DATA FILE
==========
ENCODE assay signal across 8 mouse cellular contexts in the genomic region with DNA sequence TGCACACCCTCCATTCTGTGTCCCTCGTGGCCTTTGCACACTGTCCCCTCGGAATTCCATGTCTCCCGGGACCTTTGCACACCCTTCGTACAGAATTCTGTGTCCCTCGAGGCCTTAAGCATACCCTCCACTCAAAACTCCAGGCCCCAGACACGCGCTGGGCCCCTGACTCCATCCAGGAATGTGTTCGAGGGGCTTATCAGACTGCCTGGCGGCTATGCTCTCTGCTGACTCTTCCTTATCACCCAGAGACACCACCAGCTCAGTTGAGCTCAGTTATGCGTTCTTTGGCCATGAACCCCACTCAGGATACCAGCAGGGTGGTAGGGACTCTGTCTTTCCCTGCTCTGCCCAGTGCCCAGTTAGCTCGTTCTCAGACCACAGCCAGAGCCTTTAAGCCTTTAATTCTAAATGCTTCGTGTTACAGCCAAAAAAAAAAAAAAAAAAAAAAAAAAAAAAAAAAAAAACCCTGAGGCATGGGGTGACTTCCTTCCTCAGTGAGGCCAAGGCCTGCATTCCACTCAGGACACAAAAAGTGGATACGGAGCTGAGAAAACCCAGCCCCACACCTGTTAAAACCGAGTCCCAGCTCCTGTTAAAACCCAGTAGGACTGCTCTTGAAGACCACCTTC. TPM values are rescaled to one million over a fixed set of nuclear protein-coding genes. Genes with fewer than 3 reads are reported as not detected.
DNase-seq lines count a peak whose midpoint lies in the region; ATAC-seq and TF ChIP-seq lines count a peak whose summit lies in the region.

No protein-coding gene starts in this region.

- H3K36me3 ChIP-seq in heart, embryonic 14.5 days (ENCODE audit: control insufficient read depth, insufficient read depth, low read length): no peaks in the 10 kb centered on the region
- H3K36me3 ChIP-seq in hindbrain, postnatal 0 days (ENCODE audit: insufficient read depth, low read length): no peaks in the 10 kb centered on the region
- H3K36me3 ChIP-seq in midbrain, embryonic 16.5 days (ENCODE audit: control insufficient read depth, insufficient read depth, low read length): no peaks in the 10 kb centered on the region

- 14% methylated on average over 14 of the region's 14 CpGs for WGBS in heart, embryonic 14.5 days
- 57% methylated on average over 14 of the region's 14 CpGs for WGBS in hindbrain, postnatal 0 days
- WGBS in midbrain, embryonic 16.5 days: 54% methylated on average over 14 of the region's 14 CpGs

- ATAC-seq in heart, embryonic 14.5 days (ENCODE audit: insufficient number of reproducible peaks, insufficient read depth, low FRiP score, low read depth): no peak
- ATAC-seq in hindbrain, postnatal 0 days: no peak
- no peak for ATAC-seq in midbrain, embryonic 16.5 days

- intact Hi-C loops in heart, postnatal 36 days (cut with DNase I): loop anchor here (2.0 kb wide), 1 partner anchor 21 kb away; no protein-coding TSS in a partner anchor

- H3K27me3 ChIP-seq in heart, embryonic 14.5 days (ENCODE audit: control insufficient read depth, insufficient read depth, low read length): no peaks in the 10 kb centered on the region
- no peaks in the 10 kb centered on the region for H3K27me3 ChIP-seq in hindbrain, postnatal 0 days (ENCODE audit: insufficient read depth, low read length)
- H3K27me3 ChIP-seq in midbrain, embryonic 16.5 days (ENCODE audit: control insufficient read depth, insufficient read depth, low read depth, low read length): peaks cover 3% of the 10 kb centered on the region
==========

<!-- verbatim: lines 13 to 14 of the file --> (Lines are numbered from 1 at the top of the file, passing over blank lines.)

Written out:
- intact Hi-C loops in heart, postnatal 36 days (cut with DNase I): loop anchor here (2.0 kb wide), 1 partner anchor 21 kb away; no protein-coding TSS in a partner anchor

- H3K27me3 ChIP-seq in heart, embryonic 14.5 days (ENCODE audit: control insufficient read depth, insufficient read depth, low read length): no peaks in the 10 kb centered on the region